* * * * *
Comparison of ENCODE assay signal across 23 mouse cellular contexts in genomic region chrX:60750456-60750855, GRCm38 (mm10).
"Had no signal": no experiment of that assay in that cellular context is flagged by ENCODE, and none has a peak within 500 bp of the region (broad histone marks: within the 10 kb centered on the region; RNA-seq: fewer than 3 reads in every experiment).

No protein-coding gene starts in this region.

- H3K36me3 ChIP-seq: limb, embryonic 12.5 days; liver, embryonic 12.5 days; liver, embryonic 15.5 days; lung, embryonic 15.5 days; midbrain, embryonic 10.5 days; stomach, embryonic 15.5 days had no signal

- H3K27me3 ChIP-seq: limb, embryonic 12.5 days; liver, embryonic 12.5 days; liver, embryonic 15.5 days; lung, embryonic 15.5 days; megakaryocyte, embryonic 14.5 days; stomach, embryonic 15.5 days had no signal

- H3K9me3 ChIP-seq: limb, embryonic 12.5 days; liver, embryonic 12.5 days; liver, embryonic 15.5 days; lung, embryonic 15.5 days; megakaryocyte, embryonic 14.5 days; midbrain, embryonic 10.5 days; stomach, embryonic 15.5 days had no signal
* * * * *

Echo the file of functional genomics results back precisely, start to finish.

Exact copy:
Comparison of ENCODE assay signal across 23 mouse cellular contexts in genomic region chrX:60750456-60750855, GRCm38 (mm10).
"Had no signal": no experiment of that assay in that cellular context is flagged by ENCODE, and none has a peak within 500 bp of the region (broad histone marks: within the 10 kb centered on the region; RNA-seq: fewer than 3 reads in every experiment).

No protein-coding gene starts in this region.

- H3K36me3 ChIP-seq: limb, embryonic 12.5 days; liver, embryonic 12.5 days; liver, embryonic 15.5 days; lung, embryonic 15.5 days; midbrain, embryonic 10.5 days; stomach, embryonic 15.5 days had no signal

- H3K27me3 ChIP-seq: limb, embryonic 12.5 days; liver, embryonic 12.5 days; liver, embryonic 15.5 days; lung, embryonic 15.5 days; megakaryocyte, embryonic 14.5 days; stomach, embryonic 15.5 days had no signal

- H3K9me3 ChIP-seq: limb, embryonic 12.5 days; liver, embryonic 12.5 days; liver, embryonic 15.5 days; lung, embryonic 15.5 days; megakaryocyte, embryonic 14.5 days; midbrain, embryonic 10.5 days; stomach, embryonic 15.5 days had no signal